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UN Urges Greater Support for Efforts to Combat Cholera in Yemen | ASHARQ AL-AWSAT English Archive 2005 -2017
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Yemeni children receive treatment at a hospital in the capital Sana’a on 11 October, 2016. (AFP)

Amman – The United Nations urged on Thursday the international community to provide the necessary funding to combat the outbreak of cholera in Yemen and the threat of famine.

It warned that the spread of cholera increases the risk of famine.

UN humanitarian chief in Yemen, Jamie McGoldrick, warned during a press conference in Amman that the cholera outbreak in the country is depleting aid resources to the point they won’t be able to provide food to people threatened by famine through the summer.

He said 923 people have died of cholera and there are now 124,002 suspected cases — and that figure could double by September.

“We are struggling because of the lack of resources. We need some action immediately,” he said from the Jordanian capital according to Agence France Presse.

McGoldrick gave updated figures of more than 130,000 suspected cases of cholera and over 970 deaths, with women and children accounting for half of the numbers.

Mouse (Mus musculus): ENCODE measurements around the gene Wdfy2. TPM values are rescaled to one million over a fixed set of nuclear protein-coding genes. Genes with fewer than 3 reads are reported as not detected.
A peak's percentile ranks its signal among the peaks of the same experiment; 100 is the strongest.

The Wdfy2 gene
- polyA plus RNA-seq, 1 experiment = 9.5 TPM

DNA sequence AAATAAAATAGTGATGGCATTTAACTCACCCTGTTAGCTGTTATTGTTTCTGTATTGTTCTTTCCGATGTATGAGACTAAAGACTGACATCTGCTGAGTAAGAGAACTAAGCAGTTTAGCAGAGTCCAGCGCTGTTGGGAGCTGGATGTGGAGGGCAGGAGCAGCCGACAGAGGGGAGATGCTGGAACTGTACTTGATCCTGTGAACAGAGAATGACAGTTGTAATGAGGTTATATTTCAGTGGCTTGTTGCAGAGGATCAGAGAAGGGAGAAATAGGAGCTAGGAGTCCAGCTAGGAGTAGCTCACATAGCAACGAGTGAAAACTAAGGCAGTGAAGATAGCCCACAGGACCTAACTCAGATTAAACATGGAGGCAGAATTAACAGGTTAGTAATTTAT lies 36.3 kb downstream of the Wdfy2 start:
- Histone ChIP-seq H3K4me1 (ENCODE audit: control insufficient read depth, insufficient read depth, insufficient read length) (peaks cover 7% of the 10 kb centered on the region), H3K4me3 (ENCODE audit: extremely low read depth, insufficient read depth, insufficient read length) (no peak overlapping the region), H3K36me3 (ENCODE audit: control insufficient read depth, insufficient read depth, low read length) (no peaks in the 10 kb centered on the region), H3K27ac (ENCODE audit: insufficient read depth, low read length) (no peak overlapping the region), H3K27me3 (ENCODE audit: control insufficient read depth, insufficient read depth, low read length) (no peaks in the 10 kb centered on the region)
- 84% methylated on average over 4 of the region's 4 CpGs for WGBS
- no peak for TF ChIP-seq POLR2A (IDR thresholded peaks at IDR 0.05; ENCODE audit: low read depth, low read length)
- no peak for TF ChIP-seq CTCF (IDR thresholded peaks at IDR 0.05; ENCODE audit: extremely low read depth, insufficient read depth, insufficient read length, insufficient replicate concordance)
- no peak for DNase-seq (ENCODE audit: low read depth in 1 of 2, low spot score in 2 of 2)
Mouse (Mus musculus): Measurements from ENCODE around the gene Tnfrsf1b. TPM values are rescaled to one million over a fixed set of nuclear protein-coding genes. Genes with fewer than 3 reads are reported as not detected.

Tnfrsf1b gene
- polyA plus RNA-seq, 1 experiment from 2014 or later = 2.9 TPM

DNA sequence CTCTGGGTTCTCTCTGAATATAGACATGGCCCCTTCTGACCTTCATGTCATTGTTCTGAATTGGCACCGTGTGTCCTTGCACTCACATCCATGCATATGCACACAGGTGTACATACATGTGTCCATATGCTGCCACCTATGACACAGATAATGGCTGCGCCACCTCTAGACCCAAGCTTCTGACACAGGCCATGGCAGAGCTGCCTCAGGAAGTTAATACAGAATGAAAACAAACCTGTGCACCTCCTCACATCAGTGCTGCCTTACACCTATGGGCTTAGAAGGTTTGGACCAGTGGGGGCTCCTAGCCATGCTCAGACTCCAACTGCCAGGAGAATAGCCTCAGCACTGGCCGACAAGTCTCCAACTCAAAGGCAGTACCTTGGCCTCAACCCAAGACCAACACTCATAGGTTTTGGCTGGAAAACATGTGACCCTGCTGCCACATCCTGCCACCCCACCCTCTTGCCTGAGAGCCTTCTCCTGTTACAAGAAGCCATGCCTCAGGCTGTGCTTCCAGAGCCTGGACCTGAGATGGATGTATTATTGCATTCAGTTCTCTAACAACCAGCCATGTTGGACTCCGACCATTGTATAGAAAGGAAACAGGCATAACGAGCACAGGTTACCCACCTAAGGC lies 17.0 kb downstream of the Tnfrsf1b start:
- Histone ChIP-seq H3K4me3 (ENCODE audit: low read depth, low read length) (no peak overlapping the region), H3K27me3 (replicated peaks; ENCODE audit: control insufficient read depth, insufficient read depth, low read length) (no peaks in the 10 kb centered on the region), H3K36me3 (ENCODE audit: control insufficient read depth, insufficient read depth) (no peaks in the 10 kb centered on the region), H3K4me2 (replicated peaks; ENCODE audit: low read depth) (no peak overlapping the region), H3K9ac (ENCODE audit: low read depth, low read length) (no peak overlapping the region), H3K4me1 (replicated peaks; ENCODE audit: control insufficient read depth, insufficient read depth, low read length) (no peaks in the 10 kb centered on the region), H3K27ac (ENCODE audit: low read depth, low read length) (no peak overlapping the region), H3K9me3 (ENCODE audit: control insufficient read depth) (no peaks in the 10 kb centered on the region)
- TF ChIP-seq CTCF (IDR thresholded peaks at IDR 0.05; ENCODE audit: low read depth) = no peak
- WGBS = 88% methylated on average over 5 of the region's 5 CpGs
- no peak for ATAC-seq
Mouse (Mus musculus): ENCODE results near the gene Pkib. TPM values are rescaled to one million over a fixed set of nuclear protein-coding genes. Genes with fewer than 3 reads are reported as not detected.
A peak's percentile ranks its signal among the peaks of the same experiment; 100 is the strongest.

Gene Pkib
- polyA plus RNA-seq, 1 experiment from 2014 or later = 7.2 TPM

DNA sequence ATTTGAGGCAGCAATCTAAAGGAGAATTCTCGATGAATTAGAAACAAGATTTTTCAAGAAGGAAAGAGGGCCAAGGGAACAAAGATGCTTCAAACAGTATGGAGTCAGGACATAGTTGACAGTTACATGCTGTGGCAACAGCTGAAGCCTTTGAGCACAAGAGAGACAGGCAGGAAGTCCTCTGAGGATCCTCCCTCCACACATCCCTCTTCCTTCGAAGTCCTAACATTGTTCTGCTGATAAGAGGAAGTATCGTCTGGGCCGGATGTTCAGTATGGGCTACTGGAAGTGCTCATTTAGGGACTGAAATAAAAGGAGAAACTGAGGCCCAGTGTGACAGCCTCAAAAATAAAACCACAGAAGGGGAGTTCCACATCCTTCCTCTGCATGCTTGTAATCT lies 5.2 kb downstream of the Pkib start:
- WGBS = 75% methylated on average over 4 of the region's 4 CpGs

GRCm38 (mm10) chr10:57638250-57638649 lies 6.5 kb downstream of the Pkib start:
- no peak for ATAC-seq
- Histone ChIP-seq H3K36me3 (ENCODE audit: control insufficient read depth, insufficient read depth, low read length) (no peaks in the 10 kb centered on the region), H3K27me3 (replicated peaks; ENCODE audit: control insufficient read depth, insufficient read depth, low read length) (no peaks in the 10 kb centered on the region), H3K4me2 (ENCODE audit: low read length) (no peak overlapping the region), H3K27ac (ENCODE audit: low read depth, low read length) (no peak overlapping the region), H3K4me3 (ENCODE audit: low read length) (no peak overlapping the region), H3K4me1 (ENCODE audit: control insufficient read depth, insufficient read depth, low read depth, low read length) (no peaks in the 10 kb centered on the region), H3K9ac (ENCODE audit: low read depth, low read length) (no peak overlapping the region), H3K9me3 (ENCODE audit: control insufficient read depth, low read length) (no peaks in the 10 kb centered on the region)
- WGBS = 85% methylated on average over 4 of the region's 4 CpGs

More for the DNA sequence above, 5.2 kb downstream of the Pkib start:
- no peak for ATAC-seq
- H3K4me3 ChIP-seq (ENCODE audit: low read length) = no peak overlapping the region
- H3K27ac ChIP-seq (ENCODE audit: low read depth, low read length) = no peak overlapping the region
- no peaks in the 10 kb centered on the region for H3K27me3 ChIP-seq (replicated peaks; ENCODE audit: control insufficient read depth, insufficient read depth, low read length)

“What is heartbreaking in Yemen is that humanity is losing out to the politics,” said McGoldrick.

He said a $2.1 billion humanitarian response plan for Yemen for 2017 had only been 29 percent funded.

The cholera outbreak on top of famine in Yemen was “an indication to how things are falling apart with only 50 percent of health services” operational.

“We need resources, we need money and we need them now to address the famine and to address the problems of cholera.”

Donors in April pledged close to $1.1 billion in aid to Yemen, which the UN Office for the Coordination of Humanitarian Affairs calls the “largest humanitarian crisis in the world”.

But only 25 percent of aid pledged to the UN refugee agency has been delivered so far, UNHCR’s Yemen spokesperson Shabia Mantoo said Wednesday.

The Security Council said the cholera outbreak was the latest indicator “of the gravity of the humanitarian crisis” in the Arab world’s poorest nation, and the severe strain the conflict has placed on the country’s institutions.